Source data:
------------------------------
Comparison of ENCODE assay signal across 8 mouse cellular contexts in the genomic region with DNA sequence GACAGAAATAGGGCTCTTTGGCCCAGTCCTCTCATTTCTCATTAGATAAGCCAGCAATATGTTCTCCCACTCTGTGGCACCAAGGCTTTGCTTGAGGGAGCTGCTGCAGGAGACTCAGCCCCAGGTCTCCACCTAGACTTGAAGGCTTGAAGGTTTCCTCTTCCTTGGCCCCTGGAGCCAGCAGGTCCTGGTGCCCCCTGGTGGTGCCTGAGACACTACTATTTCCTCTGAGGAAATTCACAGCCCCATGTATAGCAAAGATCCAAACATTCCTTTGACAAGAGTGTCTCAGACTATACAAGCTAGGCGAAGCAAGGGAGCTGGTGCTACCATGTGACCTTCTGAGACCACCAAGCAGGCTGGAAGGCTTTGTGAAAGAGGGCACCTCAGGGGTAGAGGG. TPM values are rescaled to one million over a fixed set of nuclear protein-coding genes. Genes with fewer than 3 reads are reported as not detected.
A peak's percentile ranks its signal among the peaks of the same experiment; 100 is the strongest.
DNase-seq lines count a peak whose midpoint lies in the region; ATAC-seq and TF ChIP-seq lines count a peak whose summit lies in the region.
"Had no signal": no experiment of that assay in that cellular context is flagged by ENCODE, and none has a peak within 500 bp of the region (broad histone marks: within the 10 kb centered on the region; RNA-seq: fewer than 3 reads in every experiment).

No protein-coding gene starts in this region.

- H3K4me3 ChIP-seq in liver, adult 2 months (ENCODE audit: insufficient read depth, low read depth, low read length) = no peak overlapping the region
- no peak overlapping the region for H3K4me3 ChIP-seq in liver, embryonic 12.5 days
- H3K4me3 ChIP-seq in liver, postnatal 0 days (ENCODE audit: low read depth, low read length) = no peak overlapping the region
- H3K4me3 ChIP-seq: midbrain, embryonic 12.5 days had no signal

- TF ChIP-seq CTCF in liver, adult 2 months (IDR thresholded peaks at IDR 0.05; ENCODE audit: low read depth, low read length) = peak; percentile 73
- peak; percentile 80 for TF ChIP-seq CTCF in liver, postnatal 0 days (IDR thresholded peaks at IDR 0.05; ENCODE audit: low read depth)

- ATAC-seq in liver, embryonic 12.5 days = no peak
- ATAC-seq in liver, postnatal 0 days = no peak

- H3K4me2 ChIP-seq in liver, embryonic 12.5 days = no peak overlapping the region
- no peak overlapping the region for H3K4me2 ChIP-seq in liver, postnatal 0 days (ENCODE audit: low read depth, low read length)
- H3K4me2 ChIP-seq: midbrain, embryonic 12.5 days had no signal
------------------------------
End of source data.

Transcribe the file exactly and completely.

Comparison of ENCODE assay signal across 8 mouse cellular contexts in the genomic region with DNA sequence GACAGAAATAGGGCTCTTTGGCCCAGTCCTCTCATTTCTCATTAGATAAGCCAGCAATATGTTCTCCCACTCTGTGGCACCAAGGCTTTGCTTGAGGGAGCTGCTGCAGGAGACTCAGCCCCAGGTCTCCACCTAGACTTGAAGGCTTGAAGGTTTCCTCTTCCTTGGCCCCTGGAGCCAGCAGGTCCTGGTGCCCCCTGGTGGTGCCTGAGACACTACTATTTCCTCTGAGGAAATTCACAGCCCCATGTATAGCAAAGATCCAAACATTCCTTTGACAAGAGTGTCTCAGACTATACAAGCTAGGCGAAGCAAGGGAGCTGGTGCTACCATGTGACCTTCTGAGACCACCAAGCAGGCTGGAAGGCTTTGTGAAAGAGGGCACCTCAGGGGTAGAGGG. TPM values are rescaled to one million over a fixed set of nuclear protein-coding genes. Genes with fewer than 3 reads are reported as not detected.
A peak's percentile ranks its signal among the peaks of the same experiment; 100 is the strongest.
DNase-seq lines count a peak whose midpoint lies in the region; ATAC-seq and TF ChIP-seq lines count a peak whose summit lies in the region.
"Had no signal": no experiment of that assay in that cellular context is flagged by ENCODE, and none has a peak within 500 bp of the region (broad histone marks: within the 10 kb centered on the region; RNA-seq: fewer than 3 reads in every experiment).

No protein-coding gene starts in this region.

- H3K4me3 ChIP-seq in liver, adult 2 months (ENCODE audit: insufficient read depth, low read depth, low read length) = no peak overlapping the region
- no peak overlapping the region for H3K4me3 ChIP-seq in liver, embryonic 12.5 days
- H3K4me3 ChIP-seq in liver, postnatal 0 days (ENCODE audit: low read depth, low read length) = no peak overlapping the region
- H3K4me3 ChIP-seq: midbrain, embryonic 12.5 days had no signal

- TF ChIP-seq CTCF in liver, adult 2 months (IDR thresholded peaks at IDR 0.05; ENCODE audit: low read depth, low read length) = peak; percentile 73
- peak; percentile 80 for TF ChIP-seq CTCF in liver, postnatal 0 days (IDR thresholded peaks at IDR 0.05; ENCODE audit: low read depth)

- ATAC-seq in liver, embryonic 12.5 days = no peak
- ATAC-seq in liver, postnatal 0 days = no peak

- H3K4me2 ChIP-seq in liver, embryonic 12.5 days = no peak overlapping the region
- no peak overlapping the region for H3K4me2 ChIP-seq in liver, postnatal 0 days (ENCODE audit: low read depth, low read length)
- H3K4me2 ChIP-seq: midbrain, embryonic 12.5 days had no signal